Thick Skin

Thick Skin

Through the years, as an international student an expat, I needed to be thick-skinned; someone who doesn’t easily get offended. There is no international standard to differentiate between teasing and bullying or a healthy sense of humor and a practical joke. What seems to be acceptable and friendly in one culture may be offensive in another. After all, if you don’t take yourself very seriously, it shouldn’t hurt so bad.

Let me share with you my experience to clarify my point. I mean to give you a chuckle and possibly something to learn. Some of the examples may make you feel bad for me but I want you to stay focused on the main point, how to behave and act during awkward moments.

  1. SWISS PRISON: In 2015, an Ethiopian pilot hijacked the plane he was flying and took it to Switzerland. According to Swiss law, his act could have sent him to a Swiss prison for 20 years. A day after it happened, I was in our university cafeteria sitting with fellow lecturers. One westerner colleague said, “Ebenezer, is living in a Swiss prison better than living as a pilot in Ethiopia?” OUCH! I could not defend the pilot’s action; I had to be thick-skinned and let it pass. The reality was that the pilot had mental health issues. In the end, the Swiss sent him to therapy sessions instead of prison.

  1. MORE PRACTICE: In 2007, when I was an international student in the Philippines, a friend of mine and I rendered a song which we thought went very well. Some classmates in the audience exclaimed, “More!, More!” We thought they wanted us to sing more; but they continued, “More Practice!”

  2. BLOOD IS THICKER THAN WATER: In the same year, I was looking for a room to rent. I heard about one place. I visited the site, talked to the owner, and arranged a date to move. When I went there again, the wife told me they had given the room to their relative. When I reminded her about our deal, she replied: “Mr. Ebenezer you need to understand that blood is thicker than water." Meaning, relatives are more important than customers. Though her explanation was disappointing I didn't take her words as the nation's mindset. I have met many others in the Philippines who thought Jesus’ blood was thicker than anything. I eventually found another place owned by a person who believed in the THICKER blood.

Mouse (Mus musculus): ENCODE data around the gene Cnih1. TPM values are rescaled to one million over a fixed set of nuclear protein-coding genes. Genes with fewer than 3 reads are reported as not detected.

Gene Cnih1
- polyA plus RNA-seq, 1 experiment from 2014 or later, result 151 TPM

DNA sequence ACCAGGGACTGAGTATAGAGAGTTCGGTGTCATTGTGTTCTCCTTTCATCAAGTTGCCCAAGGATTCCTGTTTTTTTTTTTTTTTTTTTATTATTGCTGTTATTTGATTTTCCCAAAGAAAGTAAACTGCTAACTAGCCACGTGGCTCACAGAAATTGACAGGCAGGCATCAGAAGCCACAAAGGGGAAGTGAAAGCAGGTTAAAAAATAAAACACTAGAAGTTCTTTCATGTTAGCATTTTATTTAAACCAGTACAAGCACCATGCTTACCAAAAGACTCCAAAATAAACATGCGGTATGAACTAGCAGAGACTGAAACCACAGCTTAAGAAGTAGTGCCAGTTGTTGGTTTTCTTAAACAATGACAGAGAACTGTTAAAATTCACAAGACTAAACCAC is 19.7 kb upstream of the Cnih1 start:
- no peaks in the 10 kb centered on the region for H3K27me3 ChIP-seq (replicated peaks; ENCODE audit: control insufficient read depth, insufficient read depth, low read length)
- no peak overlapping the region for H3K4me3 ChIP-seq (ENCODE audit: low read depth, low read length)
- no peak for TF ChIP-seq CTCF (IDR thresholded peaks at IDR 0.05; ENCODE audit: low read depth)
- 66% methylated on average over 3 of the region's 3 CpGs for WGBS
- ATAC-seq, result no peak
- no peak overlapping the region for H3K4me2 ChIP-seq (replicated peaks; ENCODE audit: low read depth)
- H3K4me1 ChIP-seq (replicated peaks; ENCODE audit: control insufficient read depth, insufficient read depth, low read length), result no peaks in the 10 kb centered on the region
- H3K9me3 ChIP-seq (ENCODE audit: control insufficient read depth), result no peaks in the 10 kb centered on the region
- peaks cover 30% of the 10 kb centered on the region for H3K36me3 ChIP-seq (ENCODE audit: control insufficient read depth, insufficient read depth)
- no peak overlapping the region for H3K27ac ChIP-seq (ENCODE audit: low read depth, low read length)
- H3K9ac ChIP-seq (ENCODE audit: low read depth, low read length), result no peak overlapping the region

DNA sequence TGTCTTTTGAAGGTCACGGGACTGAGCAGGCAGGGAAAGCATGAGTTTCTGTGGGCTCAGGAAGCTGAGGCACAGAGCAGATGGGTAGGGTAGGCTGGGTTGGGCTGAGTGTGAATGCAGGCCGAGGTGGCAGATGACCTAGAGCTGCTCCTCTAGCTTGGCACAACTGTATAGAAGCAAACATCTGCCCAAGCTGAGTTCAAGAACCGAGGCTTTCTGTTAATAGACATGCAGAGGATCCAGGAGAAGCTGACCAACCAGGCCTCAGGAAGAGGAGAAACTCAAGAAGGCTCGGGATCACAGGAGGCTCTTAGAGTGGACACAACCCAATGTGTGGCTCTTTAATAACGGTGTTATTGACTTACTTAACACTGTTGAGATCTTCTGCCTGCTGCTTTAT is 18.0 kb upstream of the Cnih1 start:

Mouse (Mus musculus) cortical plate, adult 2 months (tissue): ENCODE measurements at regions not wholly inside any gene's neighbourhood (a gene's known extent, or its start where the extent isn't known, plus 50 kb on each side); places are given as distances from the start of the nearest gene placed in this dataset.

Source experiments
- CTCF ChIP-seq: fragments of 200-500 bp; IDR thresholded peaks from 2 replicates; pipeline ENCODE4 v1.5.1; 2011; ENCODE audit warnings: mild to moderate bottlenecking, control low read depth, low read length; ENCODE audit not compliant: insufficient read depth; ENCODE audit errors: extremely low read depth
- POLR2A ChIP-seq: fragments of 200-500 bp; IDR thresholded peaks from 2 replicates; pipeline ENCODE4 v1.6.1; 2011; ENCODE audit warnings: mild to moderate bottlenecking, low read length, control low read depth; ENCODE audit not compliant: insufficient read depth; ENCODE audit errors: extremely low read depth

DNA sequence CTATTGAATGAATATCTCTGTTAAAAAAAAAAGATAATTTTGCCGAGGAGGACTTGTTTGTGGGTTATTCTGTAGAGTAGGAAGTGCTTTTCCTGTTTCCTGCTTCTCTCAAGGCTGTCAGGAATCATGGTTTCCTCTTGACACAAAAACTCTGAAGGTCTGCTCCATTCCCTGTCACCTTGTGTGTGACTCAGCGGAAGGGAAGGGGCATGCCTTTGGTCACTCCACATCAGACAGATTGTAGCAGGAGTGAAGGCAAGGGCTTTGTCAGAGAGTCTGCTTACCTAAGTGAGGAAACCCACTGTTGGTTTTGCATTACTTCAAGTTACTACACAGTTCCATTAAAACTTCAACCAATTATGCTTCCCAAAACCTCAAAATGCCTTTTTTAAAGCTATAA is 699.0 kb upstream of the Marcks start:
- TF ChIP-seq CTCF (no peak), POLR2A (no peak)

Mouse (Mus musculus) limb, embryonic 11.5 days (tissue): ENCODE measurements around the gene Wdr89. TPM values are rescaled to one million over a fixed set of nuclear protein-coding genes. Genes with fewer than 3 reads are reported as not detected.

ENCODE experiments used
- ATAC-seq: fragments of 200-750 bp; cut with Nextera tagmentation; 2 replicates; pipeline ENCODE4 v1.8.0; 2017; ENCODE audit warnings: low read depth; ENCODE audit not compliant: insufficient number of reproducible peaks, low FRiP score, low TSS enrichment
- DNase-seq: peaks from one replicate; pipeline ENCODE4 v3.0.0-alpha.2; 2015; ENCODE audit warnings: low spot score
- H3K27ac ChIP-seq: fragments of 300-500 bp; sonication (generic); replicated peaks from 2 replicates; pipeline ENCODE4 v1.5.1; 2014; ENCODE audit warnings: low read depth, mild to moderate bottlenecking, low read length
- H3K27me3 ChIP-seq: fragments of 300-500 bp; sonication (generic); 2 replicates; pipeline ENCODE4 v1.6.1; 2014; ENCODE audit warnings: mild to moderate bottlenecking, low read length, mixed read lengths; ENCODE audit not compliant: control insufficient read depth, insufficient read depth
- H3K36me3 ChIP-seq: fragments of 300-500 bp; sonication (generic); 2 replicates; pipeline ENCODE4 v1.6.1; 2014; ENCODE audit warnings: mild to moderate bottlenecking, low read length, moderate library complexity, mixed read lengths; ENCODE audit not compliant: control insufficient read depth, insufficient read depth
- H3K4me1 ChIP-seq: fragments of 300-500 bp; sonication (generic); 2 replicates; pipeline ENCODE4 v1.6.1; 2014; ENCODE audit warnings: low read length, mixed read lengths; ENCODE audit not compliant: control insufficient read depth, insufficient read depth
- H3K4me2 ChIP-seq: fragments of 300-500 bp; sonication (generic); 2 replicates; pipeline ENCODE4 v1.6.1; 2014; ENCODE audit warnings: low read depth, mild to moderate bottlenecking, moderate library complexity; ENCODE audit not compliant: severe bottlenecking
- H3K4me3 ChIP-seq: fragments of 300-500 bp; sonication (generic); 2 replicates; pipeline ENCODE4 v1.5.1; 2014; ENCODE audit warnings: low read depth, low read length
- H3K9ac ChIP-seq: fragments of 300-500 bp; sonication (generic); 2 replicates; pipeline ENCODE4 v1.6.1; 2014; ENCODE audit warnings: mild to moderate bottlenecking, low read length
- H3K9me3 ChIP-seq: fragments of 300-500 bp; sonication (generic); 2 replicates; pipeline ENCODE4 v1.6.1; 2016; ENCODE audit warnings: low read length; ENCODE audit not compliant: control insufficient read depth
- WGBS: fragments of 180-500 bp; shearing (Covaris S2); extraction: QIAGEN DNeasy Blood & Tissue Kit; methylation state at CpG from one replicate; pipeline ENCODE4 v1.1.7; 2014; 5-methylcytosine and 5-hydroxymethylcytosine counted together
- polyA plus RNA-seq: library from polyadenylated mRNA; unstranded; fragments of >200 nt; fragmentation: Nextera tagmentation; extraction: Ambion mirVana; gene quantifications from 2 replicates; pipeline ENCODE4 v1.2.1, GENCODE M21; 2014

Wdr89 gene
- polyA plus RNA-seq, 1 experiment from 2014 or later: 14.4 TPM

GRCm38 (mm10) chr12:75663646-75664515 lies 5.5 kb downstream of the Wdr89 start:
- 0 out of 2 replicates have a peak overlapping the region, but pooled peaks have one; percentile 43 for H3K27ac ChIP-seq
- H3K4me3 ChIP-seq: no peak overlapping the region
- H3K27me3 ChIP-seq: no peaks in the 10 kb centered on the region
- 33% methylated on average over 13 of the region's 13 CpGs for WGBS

3. AMPALAYA: I can not confidently talk about the whole of Ethiopia, but where I grew up, there was no bitter gourd. Bitter gourd is the most bitter fruit; some say it is a vegetable. It is also known to have several health benefits. I came to know about bitter gourd when I went to the Philippines. They called it ampalaya. In Manila, people commonly speak Taglish. It is a mix of Tagalog and English. If you hear a new word in Taglish, it may be difficult to tell if it is an English or a Tagalog word. I thought ampalaya had the same name in English. After I moved to Thailand as a lecturer, I mentioned it in one of my classes. I confidently referred to it as ampalaya. In that class, I had a student who studied in the Philippines for a couple of years. She educated me, “Sir, ampalaya is Filipino, it is bitter gourd in English.” If you see yourself as a student-educator, you expect to be educated by your own students. Students actually respect you more for your openness to learn more.

Lessons Learned

  • You will never be beyond the reach of correction or teasing. No social status or higher level of education can shield you.

  • You don’t always need to defend yourself. You can win through learning if it is a correction, and by letting it go if it is teasing. I mean, you win peace of mind.

  • “Never explain―your friends do not need it and your enemies will not believe you anyway.” ― Elbert Hubbard

A right balance between assertiveness and tolerance is the key to a healthy social life. Keep in mind that being thick-skinned differs from tolerating abuse. Abuse should be addressed, not tolerated. There is a fine line between a practical or derogatory joke and abuse.

There is time to be patient and let it pass and there is time to stand for your right. Christianity is not about taking in abuse and pretend as if we weren't hurt. Jesus taught that we need to turn the other cheek if we are slapped on one. It is meant to teach us that mistreatment shouldn't make us vengeful but that doesn't mean that we shouldn't stand for our rights. Jesus stood up for his right when it was the appropriate thing to do. When he was presented in front of the high priest accused of false teaching, one of the officers standing nearby slapped Jesus because he didn't like the way Jesus was talking to the high priest. Then Jesus replied, “If I said something wrong, testify as to what was wrong. But if I spoke correctly, why did you strike Me?” (John 18:23).

There is time to tolerate; and there is time to stand up. The wisdom to know when is what we need. If the meditation of our hearts is influenced by the Word of God, if our thoughts are refreshed by quickening of the Holy Spirit, if we can feel the presence of the Lord on our path, then the wisdom to choose alternative actions comes naturally.


What is your usual reaction to teasing or jokes about you? How do you handle them? What should be the reaction of Christians to abusive relationships (friendship, love relationships, family relationships, etc.)?


What kind of wisdom would you like to ask from God in your social relationship?